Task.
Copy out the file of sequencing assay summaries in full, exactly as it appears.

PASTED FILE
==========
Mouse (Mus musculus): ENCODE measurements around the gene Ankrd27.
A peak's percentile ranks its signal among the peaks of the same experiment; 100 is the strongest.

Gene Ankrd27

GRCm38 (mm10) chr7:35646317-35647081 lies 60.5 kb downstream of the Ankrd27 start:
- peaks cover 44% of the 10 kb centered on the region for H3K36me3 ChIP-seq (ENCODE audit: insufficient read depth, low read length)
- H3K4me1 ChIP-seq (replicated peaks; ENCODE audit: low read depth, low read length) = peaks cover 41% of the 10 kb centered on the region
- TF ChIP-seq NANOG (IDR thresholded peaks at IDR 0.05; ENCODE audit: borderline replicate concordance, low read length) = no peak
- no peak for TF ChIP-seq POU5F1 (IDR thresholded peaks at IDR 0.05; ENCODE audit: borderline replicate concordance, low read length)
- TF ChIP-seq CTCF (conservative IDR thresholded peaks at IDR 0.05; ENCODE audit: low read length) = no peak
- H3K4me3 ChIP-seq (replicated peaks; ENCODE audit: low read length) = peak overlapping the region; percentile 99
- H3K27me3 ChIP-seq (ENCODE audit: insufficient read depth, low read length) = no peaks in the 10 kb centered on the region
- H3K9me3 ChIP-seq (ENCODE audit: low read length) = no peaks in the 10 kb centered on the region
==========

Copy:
Mouse (Mus musculus): ENCODE measurements around the gene Ankrd27.
A peak's percentile ranks its signal among the peaks of the same experiment; 100 is the strongest.

Gene Ankrd27

GRCm38 (mm10) chr7:35646317-35647081 lies 60.5 kb downstream of the Ankrd27 start:
- peaks cover 44% of the 10 kb centered on the region for H3K36me3 ChIP-seq (ENCODE audit: insufficient read depth, low read length)
- H3K4me1 ChIP-seq (replicated peaks; ENCODE audit: low read depth, low read length) = peaks cover 41% of the 10 kb centered on the region
- TF ChIP-seq NANOG (IDR thresholded peaks at IDR 0.05; ENCODE audit: borderline replicate concordance, low read length) = no peak
- no peak for TF ChIP-seq POU5F1 (IDR thresholded peaks at IDR 0.05; ENCODE audit: borderline replicate concordance, low read length)
- TF ChIP-seq CTCF (conservative IDR thresholded peaks at IDR 0.05; ENCODE audit: low read length) = no peak
- H3K4me3 ChIP-seq (replicated peaks; ENCODE audit: low read length) = peak overlapping the region; percentile 99
- H3K27me3 ChIP-seq (ENCODE audit: insufficient read depth, low read length) = no peaks in the 10 kb centered on the region
- H3K9me3 ChIP-seq (ENCODE audit: low read length) = no peaks in the 10 kb centered on the region